The core values, traditions, and the exceptional culture of the Egyptian society are exactly what make your experience in Egypt unique. So, if you want to blend in and feel like an Egyptian as quick as possible, you might want to learn a bit more about the customs and the known tradition that the Egyptian follows in their lifestyle. It is very advisable that you try living the whole experience of being in Egypt. It is very amusing the way Egyptians evolved and fused the customs and traditions of other nations whether those nations were invaders or allies into the ancient Egyptian cultures. They concluded some of their traditions based on the three Ibrahimic religions: Judaism, Christianity, and Islam. The interesting fact is that these traditions evolve and grow with time, Therefore, once you immerse yourself in the Egyptian traditions, you would feel yourself traveling across time and space, yes, like a time capsule. Want to live the ageless wonders of Egypt? Then plan your next vacation to be in the land of the pharaohs.
Hospitality and the love of hosting are at the heart of every Egyptian. Across all social levels, you will see how Egyptians treat their visitors highly, especially foreigners. Even if they are not very rich, you will find them searching for anything in their households to serve you with. They smile and offer help as much as they do for their family members. However, indeed like any society, there are dishonest people, so you will also need to have a good intuition about who you are dealing with and not trust everyone you see.
Family values are very induced into the Egyptian culture. You might want to see at as the most vital element in the whole culture picture. That is the reason why Egypt is considered to be safer than most of the other countries, for example you can go out very late at night at certain places in Egypt and you won’t feel much danger. If you see someone smiling at you, there is no need to be afraid. Random smiles are another way to say good luck!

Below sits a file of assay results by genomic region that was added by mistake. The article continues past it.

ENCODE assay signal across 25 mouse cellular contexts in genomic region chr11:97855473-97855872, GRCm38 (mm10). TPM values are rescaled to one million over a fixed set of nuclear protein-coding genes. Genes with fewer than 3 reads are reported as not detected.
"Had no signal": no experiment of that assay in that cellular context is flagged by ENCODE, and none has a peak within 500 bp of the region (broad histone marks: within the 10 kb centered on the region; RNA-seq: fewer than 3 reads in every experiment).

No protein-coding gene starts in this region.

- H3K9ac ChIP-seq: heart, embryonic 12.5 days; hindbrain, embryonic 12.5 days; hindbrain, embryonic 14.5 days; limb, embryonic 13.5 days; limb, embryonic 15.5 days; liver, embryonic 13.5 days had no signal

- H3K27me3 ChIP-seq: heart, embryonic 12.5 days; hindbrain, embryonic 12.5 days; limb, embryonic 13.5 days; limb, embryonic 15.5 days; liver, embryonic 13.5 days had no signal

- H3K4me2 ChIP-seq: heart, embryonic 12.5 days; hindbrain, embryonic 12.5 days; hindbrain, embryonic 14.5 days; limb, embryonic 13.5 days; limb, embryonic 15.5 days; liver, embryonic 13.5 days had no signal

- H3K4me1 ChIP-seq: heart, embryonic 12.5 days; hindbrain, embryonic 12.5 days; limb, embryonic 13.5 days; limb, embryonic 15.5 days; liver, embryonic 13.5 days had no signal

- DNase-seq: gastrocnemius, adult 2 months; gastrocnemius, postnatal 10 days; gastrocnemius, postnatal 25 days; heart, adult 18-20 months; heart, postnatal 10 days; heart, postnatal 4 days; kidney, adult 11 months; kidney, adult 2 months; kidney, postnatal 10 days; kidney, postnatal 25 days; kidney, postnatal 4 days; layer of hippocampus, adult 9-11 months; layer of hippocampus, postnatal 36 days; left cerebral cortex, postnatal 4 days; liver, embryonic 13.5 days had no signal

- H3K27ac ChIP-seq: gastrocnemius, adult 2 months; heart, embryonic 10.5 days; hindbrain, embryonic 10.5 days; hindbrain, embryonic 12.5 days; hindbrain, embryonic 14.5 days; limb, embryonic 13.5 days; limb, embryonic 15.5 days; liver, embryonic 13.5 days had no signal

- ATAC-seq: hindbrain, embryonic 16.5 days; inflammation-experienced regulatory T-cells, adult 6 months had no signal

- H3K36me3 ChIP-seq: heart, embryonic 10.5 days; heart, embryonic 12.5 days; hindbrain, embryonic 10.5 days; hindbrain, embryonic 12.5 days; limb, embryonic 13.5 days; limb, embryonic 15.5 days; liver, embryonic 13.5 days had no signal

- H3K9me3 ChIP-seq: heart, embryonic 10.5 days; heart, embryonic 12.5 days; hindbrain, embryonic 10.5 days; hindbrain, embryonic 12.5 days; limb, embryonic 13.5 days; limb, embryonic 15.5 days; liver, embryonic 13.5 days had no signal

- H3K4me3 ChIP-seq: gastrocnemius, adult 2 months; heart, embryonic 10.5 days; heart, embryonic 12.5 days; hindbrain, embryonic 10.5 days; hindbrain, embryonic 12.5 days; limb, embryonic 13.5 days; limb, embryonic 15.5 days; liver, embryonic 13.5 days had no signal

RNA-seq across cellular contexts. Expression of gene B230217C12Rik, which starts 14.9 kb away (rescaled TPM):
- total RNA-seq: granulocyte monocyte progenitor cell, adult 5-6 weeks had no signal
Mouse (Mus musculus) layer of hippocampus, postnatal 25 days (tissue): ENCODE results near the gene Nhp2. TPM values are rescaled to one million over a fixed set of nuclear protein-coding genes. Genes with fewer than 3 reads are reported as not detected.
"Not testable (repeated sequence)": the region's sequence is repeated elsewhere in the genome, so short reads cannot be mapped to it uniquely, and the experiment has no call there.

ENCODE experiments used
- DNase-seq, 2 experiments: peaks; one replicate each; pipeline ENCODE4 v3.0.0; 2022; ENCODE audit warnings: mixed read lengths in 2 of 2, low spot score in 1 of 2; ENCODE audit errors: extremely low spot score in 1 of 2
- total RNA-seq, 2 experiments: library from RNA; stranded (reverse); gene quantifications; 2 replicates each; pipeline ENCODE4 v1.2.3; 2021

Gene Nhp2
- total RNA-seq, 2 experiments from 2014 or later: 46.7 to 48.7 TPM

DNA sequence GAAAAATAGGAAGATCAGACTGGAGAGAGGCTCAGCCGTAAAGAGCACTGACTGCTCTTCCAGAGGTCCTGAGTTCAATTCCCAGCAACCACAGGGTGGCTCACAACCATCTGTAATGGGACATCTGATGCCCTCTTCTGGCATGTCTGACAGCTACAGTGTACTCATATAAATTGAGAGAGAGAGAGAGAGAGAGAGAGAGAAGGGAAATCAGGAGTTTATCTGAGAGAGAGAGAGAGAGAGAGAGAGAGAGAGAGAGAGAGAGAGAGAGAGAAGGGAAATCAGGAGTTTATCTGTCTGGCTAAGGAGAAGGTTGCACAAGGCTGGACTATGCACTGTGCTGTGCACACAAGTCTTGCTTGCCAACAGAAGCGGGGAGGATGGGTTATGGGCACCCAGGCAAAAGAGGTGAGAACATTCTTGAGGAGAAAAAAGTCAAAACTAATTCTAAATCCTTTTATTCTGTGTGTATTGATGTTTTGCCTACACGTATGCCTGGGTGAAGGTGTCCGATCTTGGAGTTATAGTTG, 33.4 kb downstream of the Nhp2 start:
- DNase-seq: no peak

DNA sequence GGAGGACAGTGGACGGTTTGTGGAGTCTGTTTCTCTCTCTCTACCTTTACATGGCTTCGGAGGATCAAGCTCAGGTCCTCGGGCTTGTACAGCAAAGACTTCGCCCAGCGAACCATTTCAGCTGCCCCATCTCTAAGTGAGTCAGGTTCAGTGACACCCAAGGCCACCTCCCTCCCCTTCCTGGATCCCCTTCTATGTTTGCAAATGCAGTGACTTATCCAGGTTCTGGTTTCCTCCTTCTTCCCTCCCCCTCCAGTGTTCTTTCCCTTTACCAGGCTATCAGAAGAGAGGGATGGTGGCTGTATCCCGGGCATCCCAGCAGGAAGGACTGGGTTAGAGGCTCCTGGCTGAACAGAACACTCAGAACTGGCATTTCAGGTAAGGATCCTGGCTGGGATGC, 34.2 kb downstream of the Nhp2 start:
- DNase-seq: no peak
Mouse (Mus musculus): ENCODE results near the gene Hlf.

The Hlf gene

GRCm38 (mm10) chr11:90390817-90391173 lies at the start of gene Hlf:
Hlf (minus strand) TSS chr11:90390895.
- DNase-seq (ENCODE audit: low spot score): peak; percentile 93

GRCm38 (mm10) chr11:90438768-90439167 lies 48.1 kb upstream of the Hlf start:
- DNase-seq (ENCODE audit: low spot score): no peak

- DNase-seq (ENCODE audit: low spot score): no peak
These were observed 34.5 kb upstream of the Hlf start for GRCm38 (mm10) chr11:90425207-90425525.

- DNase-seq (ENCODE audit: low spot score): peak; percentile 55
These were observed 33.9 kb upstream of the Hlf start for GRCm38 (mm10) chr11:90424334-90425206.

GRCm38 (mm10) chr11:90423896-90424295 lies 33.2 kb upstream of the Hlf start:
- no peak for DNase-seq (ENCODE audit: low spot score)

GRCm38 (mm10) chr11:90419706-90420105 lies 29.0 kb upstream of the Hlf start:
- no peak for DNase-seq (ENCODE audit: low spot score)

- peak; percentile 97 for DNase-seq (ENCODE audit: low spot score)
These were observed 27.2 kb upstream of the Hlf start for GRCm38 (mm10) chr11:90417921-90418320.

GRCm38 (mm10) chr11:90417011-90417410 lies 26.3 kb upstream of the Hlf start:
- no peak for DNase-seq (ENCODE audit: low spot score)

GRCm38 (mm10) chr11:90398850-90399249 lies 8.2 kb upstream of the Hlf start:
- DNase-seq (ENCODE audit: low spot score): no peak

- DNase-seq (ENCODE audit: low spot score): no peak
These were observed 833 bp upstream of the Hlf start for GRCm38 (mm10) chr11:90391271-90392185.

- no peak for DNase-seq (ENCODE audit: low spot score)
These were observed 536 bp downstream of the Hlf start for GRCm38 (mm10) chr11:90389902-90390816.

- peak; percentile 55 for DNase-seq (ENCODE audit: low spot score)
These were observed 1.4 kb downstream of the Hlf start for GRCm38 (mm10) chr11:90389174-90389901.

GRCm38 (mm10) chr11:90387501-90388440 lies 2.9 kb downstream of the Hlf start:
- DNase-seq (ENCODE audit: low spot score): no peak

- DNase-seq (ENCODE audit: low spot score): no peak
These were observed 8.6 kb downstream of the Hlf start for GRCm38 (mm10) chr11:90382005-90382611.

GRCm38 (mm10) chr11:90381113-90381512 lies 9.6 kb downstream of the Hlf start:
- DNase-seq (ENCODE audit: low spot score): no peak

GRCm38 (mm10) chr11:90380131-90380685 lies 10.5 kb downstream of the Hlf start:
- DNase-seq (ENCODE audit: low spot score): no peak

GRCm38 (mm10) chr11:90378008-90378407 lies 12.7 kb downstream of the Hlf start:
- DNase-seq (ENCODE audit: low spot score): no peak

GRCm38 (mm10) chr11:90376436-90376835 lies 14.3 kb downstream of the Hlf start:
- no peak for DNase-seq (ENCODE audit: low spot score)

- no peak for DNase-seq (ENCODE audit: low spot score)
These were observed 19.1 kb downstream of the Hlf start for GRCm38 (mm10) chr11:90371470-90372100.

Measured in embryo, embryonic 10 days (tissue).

While you are wandering at the Egyptian streets, you might encounter more than one celebration or festival. Egyptians are fond of music, dancing, and songs, and they have their own great legend in these matters. These celebrations could be for just folkloric purposes, religious, or contemporary. They do usually have very delicious food served and linked with each certain type of celebrations. Examples on those celebrations are Ramadan, Eid al-Fitr, Eid al-Adha. Coptic Orthodox Christmas, Coptic Orthodox Easter, Sham Ennessim, Abu Simbel Sun Festival that takes place in February, Sandbox Music Festival, the beginning of the Islamic New Year, many call it EL Hijra, Mild un Nabi, and the other Sun Festival in October.
Religions in Egypt are the strongest and most powerful force that shaped a lot of the Egyptian mentality. 90% of the Egyptian population are Muslims and the other 10% are Christians. People of both religions share history, language, identity, culture, race, and ethnicity. There is no much difference and they live in a very harmonical atmosphere to the point that they happily sometimes celebrate each other religious holidays. Egyptians cared so much about religions since the start of the time, in the pharaonic era, so they innovated in building temples and extravagant tombs to celebrate ancient Gods. For example, Karnak Temple, Giza Pyramids, and the Valley of the Kings.
Most Egyptians have a modest fashion style which was originally induced by religion. So, you rarely see revealing clothes, such as shorts and short skirts in congested local areas. However, you might see less modest clothes in wealthy areas and on the beach. So, it is suggested that you wear modestly in local and main streets for you to be more comfortable and feel the whole Egyptian experience.
There are many other traditions, but they are mainly funny to hear about. For example, when Egyptians cook El-Mulukhiya, they make a strong inhaling sound of astonishment and surprise. They believe that this sound will make their dish taste better. Other funny tradition is that Egyptians get angry when visitors do not finish their glass of juice because this means to them that their daughters will not get married. Spilling Coffee gets Egyptians upset for this means by the Egyptian culture a sign of bad luck.
On the other side, there are other serious cultural statements. Such as, pointing with your shoes towards someone’s face could be considered by a large group of Egyptians to be an offense. There are much more stories to hear about the Egyptian culture, but these are left for you to discover on your next visit to Egypt.
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